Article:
The researchers looked for chemical signatures such as nitrate, chlorine, and sodium. Scientists also had to account for other sources of salts such as rainwater or ash from wood fires. In the end, they estimated that an average of around 1,800 humans and animals were peeing in the village each day.
According to a study published in Nature, American scientists from Yale University were able to partially revive brain activity in pigs that had been dead for hours.
Researchers started off with 32 pig brains which they received from an abattoir. After a four-hour wait, the brains were pumped with a proprietary synthetic blood concoction which contained oxygen and certain drugs to minimize the death of brain cells.
The brains were treated this way for six hours. Afterward, scientists found working synapses, regular responses to medication, and oxygen usage identical to that of a normal brain.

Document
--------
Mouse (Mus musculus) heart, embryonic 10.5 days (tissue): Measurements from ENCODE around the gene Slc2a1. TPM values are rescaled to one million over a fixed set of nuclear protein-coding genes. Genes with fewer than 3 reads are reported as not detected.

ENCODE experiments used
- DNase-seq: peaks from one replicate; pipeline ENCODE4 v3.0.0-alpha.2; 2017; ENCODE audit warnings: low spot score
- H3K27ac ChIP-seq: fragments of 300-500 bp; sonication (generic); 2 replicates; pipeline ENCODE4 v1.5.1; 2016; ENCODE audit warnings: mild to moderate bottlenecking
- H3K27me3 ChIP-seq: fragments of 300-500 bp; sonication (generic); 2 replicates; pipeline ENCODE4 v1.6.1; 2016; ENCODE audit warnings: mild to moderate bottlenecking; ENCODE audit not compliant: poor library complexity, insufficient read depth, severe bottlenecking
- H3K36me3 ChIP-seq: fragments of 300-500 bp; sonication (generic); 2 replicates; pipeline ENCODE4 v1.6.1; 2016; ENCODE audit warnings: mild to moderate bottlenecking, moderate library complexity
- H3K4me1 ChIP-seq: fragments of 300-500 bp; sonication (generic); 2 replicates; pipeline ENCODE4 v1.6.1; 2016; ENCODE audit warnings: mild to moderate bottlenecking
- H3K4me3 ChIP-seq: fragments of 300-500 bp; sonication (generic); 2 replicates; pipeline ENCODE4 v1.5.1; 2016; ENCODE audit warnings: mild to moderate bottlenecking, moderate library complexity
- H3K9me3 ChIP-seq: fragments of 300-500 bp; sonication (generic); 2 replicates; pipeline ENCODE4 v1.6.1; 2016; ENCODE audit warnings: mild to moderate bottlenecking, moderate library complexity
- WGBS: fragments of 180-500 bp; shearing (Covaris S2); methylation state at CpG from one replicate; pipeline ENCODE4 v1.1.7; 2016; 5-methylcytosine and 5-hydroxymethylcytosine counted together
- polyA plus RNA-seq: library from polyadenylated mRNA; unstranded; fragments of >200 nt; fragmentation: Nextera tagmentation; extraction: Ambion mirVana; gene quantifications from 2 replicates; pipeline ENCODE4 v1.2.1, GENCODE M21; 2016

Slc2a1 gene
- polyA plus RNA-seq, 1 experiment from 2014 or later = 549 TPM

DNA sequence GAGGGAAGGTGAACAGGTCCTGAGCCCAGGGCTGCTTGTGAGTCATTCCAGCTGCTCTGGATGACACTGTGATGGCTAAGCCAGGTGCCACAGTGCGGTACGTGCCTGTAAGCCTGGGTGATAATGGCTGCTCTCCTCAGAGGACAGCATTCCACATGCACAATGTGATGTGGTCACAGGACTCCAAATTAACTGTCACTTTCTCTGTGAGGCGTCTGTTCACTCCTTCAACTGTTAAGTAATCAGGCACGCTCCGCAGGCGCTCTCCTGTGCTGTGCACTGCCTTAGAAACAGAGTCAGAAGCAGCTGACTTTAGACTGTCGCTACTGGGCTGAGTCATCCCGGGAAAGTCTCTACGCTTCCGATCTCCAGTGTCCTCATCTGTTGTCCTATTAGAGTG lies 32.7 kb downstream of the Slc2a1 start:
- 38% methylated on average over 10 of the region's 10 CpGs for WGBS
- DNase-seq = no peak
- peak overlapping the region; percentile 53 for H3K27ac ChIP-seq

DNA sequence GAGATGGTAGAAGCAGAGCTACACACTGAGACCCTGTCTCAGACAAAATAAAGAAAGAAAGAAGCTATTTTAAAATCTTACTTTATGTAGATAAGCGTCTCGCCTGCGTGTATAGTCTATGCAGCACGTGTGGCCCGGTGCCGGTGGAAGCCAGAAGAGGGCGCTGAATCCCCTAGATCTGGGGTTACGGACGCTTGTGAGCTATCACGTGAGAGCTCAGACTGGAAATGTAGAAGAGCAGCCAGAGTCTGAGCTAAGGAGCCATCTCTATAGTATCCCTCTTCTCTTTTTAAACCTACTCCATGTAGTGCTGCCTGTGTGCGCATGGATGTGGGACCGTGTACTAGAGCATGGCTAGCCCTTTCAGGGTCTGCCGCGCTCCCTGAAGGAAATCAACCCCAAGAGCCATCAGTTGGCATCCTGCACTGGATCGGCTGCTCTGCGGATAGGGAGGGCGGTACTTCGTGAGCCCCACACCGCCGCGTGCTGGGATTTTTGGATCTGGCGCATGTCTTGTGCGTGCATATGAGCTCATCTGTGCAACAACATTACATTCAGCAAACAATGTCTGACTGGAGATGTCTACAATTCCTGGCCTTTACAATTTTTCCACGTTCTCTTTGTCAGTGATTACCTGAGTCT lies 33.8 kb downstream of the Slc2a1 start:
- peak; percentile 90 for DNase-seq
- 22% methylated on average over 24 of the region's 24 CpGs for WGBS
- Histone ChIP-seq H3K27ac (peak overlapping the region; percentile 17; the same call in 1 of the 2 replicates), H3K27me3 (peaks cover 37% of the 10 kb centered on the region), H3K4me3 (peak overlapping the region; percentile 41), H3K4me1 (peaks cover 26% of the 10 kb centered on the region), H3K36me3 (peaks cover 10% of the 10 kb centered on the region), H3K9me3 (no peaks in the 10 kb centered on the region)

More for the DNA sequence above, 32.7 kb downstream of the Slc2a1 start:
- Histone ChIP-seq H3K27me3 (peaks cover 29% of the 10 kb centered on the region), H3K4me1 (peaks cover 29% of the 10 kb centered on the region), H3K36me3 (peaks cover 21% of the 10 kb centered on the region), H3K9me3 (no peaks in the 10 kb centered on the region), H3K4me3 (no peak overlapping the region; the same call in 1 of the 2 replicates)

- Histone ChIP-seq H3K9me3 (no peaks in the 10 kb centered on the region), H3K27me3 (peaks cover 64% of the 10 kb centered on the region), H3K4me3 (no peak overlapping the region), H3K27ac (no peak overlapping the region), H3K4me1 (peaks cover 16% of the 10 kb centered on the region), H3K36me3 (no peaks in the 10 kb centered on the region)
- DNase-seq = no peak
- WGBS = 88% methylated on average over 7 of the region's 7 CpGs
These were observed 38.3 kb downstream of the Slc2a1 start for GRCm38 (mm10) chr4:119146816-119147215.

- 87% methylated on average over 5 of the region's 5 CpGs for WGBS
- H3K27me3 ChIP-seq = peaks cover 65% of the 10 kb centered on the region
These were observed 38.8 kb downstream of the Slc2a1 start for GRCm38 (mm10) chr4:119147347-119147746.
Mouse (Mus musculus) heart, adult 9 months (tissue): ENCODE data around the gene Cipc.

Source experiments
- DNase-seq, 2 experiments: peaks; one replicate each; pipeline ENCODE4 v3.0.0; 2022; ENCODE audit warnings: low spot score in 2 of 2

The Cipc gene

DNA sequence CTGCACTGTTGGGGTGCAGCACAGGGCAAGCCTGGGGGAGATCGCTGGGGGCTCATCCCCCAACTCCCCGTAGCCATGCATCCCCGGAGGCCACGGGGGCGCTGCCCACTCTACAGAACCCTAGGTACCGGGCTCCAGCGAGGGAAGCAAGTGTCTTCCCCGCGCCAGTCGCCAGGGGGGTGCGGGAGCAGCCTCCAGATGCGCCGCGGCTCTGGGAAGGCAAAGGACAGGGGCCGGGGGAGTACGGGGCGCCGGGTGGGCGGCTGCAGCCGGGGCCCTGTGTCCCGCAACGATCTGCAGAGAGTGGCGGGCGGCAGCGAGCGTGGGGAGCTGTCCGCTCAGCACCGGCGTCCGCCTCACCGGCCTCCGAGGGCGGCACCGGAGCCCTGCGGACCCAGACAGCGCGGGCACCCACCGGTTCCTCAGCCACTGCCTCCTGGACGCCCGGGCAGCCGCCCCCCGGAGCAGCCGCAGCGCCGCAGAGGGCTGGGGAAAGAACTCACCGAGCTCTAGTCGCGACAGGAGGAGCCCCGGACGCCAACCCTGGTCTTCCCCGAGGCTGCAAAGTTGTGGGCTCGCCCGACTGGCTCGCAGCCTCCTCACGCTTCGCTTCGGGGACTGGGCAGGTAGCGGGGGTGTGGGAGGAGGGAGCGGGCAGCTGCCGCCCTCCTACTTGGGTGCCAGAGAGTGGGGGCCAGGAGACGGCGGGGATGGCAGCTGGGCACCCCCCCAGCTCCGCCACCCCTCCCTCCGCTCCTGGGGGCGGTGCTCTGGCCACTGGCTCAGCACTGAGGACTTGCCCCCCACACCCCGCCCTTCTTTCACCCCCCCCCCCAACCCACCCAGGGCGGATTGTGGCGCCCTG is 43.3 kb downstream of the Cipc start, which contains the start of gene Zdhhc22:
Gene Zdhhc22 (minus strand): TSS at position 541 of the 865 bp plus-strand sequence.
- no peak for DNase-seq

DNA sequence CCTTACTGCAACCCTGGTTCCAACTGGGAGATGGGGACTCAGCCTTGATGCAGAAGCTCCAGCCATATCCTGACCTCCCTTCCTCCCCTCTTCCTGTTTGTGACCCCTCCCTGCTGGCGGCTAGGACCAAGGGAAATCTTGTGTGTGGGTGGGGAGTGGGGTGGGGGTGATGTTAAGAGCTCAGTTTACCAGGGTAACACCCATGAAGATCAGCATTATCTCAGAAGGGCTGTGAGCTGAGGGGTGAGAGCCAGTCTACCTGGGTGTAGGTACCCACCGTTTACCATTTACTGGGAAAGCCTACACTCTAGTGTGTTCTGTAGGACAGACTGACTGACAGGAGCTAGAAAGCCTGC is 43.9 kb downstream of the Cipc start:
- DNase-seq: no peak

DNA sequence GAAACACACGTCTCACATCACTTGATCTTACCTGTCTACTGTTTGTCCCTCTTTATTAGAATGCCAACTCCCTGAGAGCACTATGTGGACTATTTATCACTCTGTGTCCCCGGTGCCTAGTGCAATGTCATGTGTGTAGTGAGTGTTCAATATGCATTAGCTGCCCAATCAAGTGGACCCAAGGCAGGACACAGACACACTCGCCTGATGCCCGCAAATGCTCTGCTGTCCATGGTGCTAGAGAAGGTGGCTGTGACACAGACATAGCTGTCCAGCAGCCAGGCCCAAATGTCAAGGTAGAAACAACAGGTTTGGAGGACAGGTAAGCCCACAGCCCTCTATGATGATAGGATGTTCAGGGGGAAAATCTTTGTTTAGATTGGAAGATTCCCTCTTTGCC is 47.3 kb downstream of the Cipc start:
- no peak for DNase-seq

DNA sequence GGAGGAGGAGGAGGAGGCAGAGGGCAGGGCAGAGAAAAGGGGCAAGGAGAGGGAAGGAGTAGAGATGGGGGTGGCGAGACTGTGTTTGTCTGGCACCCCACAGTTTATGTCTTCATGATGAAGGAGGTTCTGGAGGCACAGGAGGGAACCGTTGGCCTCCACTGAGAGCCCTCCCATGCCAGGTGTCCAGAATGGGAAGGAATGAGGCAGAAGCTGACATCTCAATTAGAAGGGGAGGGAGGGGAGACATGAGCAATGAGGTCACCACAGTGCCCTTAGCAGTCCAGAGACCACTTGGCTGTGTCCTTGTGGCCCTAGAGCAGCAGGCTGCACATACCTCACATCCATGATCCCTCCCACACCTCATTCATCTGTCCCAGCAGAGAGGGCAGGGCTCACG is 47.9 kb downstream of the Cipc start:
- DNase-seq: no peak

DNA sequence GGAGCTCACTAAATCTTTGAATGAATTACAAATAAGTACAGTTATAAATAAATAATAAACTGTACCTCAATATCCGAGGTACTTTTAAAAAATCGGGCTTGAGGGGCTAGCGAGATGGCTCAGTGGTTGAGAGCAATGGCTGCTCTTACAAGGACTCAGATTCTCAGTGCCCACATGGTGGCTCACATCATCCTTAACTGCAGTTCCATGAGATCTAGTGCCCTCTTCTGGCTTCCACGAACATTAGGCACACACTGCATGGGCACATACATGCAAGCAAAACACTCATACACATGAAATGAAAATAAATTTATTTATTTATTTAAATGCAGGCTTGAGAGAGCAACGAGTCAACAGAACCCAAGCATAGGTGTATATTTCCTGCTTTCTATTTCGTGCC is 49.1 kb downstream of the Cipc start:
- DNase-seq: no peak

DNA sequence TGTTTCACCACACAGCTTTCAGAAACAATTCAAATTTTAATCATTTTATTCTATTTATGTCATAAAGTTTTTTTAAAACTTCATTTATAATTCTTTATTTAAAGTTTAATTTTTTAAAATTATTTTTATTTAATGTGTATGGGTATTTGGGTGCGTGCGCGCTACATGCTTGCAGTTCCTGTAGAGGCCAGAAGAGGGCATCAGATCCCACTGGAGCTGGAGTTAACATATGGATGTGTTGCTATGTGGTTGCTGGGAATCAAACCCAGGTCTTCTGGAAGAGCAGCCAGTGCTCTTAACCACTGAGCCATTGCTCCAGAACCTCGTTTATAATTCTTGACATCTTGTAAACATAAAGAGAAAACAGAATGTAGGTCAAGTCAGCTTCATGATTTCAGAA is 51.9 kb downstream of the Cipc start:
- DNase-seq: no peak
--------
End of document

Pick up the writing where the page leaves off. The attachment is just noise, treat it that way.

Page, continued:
All of this was happening 10 hours after the animals had been decapitated. However, an electroencephalogram (EEG) showed no signs of brain-wide activity that would indicate awareness. Basically, the brains were still dead.
Is this the first step in a zombie pig apocalypse?
Probably not, but ethicists are already calling for new guidelines for this field of study going forward. They believe that the animals used in these kinds of experiments could end up in a “gray area” where they are not alive but not completely dead, either.
At the very least, this study challenges the things we thought we knew about brain decay following death. It was considered an immediate and irreversible process after the blood supply was cut off.
This shows that it is a more “gradual, stepwise process” where some parts can be postponed and even reversed. The most obvious benefit could be seen in the study of brain diseases like Alzheimer’s.